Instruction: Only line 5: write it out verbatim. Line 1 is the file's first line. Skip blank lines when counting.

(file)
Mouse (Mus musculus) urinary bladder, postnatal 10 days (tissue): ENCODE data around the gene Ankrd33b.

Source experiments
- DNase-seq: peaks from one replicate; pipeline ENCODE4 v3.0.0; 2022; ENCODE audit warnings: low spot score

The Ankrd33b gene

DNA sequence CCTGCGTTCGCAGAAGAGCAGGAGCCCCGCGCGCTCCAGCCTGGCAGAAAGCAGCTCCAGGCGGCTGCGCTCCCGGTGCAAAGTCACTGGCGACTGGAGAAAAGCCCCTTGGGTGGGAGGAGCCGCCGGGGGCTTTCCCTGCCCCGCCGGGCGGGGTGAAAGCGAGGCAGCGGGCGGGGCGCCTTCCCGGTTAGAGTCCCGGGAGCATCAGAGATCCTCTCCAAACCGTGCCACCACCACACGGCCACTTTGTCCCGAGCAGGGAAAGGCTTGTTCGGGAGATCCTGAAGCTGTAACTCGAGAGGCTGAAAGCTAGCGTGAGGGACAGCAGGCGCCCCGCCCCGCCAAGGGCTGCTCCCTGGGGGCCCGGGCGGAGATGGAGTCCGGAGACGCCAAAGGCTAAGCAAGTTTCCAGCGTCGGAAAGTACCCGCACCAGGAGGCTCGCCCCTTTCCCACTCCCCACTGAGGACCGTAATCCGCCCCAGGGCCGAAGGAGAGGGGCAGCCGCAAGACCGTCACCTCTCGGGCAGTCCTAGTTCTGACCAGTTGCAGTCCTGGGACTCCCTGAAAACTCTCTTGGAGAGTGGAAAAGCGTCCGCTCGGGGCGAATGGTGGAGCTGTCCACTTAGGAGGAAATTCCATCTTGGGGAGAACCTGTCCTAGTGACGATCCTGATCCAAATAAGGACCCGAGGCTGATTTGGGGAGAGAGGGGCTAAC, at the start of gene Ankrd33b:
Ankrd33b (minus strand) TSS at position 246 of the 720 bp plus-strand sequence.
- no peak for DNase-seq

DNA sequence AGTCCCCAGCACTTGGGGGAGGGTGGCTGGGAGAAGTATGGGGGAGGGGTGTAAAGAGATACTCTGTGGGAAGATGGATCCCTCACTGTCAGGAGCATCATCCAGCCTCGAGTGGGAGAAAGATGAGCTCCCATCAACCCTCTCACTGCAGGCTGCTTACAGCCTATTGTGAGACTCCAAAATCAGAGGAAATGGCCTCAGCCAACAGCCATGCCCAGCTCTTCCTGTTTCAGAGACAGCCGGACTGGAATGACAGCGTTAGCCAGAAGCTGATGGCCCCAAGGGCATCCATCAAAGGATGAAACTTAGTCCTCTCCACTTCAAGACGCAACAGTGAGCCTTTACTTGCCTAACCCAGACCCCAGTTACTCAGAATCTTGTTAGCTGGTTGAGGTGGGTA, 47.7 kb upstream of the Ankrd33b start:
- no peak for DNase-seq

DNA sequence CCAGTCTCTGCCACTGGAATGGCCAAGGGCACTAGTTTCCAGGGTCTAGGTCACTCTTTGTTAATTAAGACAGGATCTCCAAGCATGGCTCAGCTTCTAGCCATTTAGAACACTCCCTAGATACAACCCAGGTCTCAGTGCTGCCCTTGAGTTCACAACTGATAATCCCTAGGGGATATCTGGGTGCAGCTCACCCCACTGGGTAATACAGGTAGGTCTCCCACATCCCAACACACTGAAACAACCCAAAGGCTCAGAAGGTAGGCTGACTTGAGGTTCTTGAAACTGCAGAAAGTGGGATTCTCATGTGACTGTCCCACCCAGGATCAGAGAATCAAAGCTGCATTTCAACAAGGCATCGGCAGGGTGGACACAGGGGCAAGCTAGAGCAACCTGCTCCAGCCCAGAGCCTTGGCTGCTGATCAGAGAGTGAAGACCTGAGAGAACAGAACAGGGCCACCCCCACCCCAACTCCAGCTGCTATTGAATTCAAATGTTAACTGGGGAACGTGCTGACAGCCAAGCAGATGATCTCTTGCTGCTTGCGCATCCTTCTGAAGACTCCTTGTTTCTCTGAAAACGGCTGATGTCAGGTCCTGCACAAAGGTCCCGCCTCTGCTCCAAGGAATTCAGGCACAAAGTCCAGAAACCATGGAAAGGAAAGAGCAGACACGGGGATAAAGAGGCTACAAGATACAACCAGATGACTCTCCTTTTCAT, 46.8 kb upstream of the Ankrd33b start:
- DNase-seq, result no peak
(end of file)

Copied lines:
DNA sequence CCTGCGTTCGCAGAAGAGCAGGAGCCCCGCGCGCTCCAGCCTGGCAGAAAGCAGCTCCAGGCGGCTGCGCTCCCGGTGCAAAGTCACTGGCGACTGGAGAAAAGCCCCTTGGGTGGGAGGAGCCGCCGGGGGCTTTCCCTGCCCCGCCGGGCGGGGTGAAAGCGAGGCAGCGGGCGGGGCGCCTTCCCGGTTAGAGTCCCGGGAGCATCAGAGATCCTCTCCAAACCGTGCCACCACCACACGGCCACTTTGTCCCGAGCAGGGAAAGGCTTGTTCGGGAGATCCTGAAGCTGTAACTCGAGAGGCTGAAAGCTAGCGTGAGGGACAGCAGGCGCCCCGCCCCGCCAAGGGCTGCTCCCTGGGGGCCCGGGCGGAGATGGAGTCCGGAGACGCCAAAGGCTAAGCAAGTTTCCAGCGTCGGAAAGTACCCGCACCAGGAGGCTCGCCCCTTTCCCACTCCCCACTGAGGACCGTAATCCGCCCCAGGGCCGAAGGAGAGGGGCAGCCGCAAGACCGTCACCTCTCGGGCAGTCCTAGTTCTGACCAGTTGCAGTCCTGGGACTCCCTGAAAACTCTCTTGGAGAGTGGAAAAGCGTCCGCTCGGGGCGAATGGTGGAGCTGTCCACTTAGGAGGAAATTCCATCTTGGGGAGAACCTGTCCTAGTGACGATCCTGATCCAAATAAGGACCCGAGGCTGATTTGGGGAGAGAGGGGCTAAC, at the start of gene Ankrd33b: